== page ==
The first time Lad Akins was served lionfish, he paused to carefully examine the other taste tester.
“When they didn’t keel over, I said ‘Well let me have a taste,’ ” says Akins, with a laugh. “It was really good. We realized then that this is an edible fish, and that could be a way to address the invasion.”
The invasion that Akins, director of special projects at the Reef Environmental Education Foundation, refers to is well documented. While the venomous lionfish is beautiful, it is not native to Caribbean or western Atlantic waters. And thanks to its predatory nature and rapid reproduction, the lionfish has gone from pesky invasive species to big problem as it feasts on native juvenile fish.
But just as quickly as a lionfish will snatch up a juvenile grouper off the coast of Florida, folks inland at the Flora-Bama Yacht Club in Pensacola will clean off a plate of blackened lionfish for dinner. “The first time I cooked lionfish, I was shocked by how white, buttery and flaky it was,” says Chris Sherrill, chef at the Yacht Club. “It lends itself to a wide variety of cooking styles: blackened, grilled, even raw in a ceviche.”
• Try it out! Lionfish nachos recipe
And better yet: lionfish are higher in Omega 3 fats and have a better ratio of Omega 3 to Omega 6 than other commonly eaten western Atlantic fish, according to a 2011 REEF study.
Sherrill finds himself on the front line of the fight against the invasive species. As president of the NUISANCE Group, an organization that works to raise awareness of underutilized and invasive species through sustainable culinary endeavors on Alabama’s gulf coast, and a chef who can cook up a darn-good lionfish dish, Sherrill hopes for a future that includes the pesky predator on every menu for an affordable price.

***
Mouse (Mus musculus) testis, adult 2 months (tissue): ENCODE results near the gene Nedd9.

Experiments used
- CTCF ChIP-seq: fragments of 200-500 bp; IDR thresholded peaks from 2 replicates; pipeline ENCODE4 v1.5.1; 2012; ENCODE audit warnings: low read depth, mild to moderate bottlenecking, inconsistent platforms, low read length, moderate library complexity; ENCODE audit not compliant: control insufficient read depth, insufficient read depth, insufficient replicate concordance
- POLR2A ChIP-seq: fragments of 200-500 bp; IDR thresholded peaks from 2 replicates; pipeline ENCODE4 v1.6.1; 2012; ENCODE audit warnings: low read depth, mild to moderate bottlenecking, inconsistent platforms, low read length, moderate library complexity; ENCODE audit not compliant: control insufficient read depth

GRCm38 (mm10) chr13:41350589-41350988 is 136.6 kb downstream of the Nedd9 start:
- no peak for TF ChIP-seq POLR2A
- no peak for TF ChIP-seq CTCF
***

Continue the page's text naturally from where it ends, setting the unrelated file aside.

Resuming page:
But there lies the problem.
Without an easy way to retrieve the fish – the only effective way is for divers or snorkelers to remove them one by one – the going price is simply too high for chefs like Sherrill to put lionfish on the menu with regularity. He estimates that a lionfish plate done right should sell for about $45. Florida Whole Foods Markets sell the filleted fish for $29.99 per pound when in supply.
“People come by and say, ‘Wait a minute, we have an invasive fish that we’re trying to get rid of, but you’re making it a delicacy and selling it at this price?’ ” says Sherrill. “We can’t just tell them it’s more expensive because divers have to go down and get them one by one. We need to do stewardship; we need to do our part.”
REEF and the NUISANCE Group put on lionfish derbies, culinary competitions and education events. Sherrill even hosts lionfish nights at the Yacht Club, where they sell dishes under their value to let people try the fish and become advocates.
“As long as capitalism rings true – and we love capitalism – but there are just some times we need to step back and say, ‘Can I make a difference in this world?’ We need divers to want to do this not just for a huge profit,” says Sherrill.
One day, a special net or unmanned submersible may be invented to help curb the growth of the lionfish population, or a natural predator may find a way to feast on the fish while avoiding their venomous spines. But now, Sherrill says it’s up to divers, spearfishers and the communities that will ultimately be affected by the destructive species to do their part.
“Asking your restaurants to put them on the menu is all well and good, but at some point we need to come up with a reasonable and affordable way to serve them,” says Chandra Wright, co-founder of the NUISANCE Group and nature tourism specialist at the Mississippi-Alabama Sea Grant. “Until we find a commercially feasible way to harvest lionfish, the solution is that we need more divers spearing and either donating them or selling them at a reasonable cost.”
With the right training, everyone can help.
“If properly trained and equipped, divers can remove lionfish on their own. Not necessarily to become commercial fishermen, but to take home and consume,” says Akins. “Every lionfish that comes out of the water is one less that is out there causing damage.”